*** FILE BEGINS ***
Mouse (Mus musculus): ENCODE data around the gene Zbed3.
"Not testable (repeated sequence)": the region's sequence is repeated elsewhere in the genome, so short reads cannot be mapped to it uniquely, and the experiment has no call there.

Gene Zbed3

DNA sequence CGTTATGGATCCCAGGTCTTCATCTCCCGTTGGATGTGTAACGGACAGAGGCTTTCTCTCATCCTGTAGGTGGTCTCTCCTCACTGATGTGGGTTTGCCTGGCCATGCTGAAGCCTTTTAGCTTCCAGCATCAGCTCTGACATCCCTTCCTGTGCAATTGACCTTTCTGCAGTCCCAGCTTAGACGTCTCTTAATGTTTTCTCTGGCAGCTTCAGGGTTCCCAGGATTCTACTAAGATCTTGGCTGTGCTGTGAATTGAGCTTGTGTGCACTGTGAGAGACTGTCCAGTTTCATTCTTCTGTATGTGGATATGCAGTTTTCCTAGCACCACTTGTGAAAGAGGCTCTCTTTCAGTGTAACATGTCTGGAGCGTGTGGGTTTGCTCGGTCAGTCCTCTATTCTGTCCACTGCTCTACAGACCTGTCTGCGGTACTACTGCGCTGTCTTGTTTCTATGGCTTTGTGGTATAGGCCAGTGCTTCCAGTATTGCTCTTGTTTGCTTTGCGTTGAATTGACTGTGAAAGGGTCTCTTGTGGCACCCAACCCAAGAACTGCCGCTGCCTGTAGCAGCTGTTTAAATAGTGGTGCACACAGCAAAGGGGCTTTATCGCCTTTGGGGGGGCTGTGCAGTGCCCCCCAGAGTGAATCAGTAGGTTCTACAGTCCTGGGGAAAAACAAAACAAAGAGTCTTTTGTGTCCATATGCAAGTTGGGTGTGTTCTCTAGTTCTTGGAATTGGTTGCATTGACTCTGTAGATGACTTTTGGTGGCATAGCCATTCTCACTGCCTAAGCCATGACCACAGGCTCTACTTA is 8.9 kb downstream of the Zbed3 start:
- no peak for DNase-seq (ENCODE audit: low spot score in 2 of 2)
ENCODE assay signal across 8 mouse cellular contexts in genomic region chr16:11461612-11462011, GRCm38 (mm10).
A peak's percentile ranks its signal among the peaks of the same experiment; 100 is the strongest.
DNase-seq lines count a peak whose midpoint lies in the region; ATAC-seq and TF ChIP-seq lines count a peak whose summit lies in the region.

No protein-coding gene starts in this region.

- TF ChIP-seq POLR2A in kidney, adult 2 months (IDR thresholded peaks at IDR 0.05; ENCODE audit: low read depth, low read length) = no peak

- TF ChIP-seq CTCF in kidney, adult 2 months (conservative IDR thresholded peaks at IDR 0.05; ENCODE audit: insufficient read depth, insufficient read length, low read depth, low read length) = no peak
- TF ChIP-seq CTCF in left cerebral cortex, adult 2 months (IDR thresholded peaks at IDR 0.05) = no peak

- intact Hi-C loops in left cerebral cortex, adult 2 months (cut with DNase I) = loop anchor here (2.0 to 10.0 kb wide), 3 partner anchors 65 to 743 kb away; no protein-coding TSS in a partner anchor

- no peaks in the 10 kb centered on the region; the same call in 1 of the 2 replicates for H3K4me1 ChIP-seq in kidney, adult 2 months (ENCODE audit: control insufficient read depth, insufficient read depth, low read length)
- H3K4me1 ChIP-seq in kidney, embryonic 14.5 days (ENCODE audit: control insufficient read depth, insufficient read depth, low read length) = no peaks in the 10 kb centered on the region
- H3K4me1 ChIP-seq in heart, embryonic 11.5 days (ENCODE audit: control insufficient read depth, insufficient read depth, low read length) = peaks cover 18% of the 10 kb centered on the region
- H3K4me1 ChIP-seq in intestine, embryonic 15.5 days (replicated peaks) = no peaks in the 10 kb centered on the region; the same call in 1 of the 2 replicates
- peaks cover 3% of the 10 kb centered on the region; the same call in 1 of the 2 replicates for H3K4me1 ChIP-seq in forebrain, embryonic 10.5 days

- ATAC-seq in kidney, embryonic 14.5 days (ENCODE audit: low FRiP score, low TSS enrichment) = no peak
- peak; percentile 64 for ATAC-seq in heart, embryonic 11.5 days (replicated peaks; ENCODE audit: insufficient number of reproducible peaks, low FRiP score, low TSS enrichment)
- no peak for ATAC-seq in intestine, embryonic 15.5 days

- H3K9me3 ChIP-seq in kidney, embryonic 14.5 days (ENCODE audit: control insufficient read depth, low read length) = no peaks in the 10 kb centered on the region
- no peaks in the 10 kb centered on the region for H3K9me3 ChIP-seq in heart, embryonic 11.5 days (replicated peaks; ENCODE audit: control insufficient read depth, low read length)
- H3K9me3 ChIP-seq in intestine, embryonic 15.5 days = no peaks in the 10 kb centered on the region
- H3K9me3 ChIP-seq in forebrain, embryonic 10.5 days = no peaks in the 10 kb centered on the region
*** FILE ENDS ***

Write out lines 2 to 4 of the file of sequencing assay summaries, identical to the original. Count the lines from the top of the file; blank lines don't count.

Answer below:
"Not testable (repeated sequence)": the region's sequence is repeated elsewhere in the genome, so short reads cannot be mapped to it uniquely, and the experiment has no call there.

Gene Zbed3

DNA sequence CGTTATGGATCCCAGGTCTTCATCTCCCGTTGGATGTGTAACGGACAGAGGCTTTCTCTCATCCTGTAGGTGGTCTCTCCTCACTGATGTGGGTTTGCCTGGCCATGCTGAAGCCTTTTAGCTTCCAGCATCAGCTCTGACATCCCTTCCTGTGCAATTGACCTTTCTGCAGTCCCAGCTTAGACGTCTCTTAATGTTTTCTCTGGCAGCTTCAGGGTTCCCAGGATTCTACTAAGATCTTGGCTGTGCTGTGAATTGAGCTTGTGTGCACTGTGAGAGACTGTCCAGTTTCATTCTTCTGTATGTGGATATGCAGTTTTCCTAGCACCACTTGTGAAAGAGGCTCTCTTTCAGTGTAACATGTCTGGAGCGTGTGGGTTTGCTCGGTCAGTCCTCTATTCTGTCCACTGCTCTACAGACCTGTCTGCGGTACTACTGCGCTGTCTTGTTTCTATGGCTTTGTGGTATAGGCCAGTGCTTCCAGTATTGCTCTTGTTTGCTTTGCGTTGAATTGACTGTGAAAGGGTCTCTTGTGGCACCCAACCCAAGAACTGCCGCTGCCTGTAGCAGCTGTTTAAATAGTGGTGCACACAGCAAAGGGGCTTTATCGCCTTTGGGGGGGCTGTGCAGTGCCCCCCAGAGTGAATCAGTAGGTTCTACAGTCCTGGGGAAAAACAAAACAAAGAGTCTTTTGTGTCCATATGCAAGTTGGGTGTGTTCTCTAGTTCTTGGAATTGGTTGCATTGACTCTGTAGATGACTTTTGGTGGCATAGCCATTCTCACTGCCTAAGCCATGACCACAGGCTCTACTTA is 8.9 kb downstream of the Zbed3 start: